The Ukrainian military said on Thursday that its troops were fighting “in the vicinities” of a village behind the eastern frontline town of Marinka, another strong indication that Kyiv’s forces have lost control of the town, more than a week after Moscow claimed to have seized it.
Open-source maps of the battlefield also show that Russian troops have a foothold throughout Marinka. Gen. Valery Zaluzhny, Ukraine’s top commander, acknowledged last week that Ukrainian troops had all but retreated to the outskirts, saying that Marinka “no longer exists” because Russian forces had reduced it to rubble with relentless shelling.
Several Ukrainian military analysts said that Ukrainian troops had established defensive lines just outside the town and were currently fending off further Russian advances.
“It seems that Ukrainian forces are out of Marinka but they continue fighting in defensive positions just outside of it,” said Oleksandr Musiienko, the head of the Kyiv-based Center for Military Legal Studies.
Although Marinka is in ruins, it stands as Russia’s most significant territorial advance since the fall of Bakhmut in May. While its control is unlikely to turn the tide of the war, the loss of the town would be further evidence that Moscow has firmly seized the initiative on the battlefield after Ukraine’s summer counteroffensive fell short of most of its goals.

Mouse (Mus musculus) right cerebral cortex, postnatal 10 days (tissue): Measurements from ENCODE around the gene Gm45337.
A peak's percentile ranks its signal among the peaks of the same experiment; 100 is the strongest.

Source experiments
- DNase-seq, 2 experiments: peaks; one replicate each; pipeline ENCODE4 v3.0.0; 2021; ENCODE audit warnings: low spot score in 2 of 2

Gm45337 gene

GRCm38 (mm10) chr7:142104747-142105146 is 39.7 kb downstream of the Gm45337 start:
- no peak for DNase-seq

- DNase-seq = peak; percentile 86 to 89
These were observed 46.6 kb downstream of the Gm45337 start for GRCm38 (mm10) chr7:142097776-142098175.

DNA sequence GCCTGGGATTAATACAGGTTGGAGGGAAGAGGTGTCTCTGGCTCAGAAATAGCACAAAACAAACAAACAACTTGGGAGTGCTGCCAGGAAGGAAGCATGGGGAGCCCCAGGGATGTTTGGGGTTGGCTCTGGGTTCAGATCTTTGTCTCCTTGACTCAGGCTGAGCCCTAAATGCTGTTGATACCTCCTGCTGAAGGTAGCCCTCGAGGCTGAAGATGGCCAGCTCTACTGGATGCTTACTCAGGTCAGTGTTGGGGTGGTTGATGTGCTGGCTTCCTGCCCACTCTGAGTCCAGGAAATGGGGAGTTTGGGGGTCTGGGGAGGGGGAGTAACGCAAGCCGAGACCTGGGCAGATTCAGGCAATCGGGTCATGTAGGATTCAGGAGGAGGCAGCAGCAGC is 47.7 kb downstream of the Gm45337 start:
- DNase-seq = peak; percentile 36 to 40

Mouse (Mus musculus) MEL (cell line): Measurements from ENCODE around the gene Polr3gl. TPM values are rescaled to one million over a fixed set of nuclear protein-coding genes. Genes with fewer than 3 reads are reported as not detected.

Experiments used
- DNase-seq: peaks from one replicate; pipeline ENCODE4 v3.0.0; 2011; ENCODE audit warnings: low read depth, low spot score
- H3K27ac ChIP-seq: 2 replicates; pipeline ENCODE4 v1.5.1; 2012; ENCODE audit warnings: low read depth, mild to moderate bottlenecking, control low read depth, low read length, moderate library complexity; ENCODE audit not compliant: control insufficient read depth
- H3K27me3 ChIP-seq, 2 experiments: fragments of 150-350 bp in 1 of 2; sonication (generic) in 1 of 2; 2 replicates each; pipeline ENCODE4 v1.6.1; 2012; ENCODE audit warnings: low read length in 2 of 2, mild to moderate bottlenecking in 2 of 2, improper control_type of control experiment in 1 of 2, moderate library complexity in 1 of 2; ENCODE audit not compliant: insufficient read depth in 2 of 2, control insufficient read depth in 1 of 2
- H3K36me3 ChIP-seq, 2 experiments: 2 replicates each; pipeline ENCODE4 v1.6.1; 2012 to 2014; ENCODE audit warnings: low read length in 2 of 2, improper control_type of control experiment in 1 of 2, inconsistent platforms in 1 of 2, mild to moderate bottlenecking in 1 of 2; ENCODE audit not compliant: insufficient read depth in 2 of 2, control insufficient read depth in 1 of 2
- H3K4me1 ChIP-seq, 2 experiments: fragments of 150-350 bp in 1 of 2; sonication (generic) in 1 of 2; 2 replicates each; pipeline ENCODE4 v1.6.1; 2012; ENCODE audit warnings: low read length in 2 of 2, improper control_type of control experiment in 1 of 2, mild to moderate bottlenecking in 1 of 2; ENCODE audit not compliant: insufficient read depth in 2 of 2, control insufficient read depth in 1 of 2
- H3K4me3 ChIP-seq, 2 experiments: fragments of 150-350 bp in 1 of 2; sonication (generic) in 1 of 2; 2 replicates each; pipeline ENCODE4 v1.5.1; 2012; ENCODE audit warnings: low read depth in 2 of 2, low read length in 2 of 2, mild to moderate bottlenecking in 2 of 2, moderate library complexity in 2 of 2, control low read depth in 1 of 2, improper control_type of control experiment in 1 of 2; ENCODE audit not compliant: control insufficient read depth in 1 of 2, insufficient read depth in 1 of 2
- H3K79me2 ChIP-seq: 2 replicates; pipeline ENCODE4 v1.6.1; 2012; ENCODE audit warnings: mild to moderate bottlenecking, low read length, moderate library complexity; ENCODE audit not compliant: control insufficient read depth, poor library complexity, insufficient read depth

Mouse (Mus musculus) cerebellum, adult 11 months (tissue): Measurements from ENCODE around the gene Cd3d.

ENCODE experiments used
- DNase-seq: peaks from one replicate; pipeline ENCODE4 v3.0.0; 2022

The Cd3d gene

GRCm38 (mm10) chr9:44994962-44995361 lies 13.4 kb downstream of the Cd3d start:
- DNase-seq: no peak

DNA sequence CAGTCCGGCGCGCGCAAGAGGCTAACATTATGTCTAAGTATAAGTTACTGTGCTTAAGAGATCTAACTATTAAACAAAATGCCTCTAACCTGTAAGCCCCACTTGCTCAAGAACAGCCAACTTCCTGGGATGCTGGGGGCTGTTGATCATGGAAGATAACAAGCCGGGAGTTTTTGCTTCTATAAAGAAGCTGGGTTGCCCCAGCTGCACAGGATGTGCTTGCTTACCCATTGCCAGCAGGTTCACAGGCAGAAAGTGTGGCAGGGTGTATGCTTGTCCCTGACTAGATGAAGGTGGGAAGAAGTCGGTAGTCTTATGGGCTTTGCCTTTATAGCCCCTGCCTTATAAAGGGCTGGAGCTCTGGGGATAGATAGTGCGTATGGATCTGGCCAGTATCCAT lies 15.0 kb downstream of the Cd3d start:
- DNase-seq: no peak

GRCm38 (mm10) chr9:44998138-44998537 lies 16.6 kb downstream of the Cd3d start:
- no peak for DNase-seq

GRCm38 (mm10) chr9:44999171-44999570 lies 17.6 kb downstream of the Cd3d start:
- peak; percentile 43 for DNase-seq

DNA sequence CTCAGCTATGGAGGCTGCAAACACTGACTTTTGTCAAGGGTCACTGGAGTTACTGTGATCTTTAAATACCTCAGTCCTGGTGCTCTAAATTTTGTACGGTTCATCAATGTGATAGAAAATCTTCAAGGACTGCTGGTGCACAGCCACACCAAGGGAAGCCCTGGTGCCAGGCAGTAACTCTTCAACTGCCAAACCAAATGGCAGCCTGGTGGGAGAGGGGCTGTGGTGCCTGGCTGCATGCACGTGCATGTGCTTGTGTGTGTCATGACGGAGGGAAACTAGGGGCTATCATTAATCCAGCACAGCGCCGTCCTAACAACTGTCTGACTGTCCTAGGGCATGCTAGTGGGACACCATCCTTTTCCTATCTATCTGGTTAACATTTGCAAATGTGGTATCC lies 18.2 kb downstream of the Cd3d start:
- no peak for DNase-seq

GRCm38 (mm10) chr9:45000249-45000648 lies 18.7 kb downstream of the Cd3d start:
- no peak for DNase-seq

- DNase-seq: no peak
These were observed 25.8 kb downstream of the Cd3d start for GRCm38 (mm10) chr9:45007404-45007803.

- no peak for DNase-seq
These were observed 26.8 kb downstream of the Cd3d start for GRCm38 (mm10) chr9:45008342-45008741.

“The Ukrainians are going to have a hard few months ahead,” said Jack Watling, a research fellow at the Royal United Services Institute in Britain who focuses on land warfare.
Russia’s move into Marinka, a suburb of the city of Donetsk, followed months of grueling fighting in which Moscow’s forces crept through a city devastated by bombardment, in a reminder of the fierce battle for Bakhmut about 50 miles to the northeast.
Russian forces could next turn their sights on the nearby towns of Kurakhove, Vuhledar and Pokrovsk, bringing them another step closer to their goal of capturing the entire Donbas region. Freshly dug trenches now line cities and towns that months ago were considered out of reach of Russian forces.
“Our troops have the opportunity to establish a wider operational area,” President Vladimir V. Putin said in a video of a conversation with Sergei K. Shoigu, Russia’s defense minister, on Dec. 25, referring to Marinka’s capture.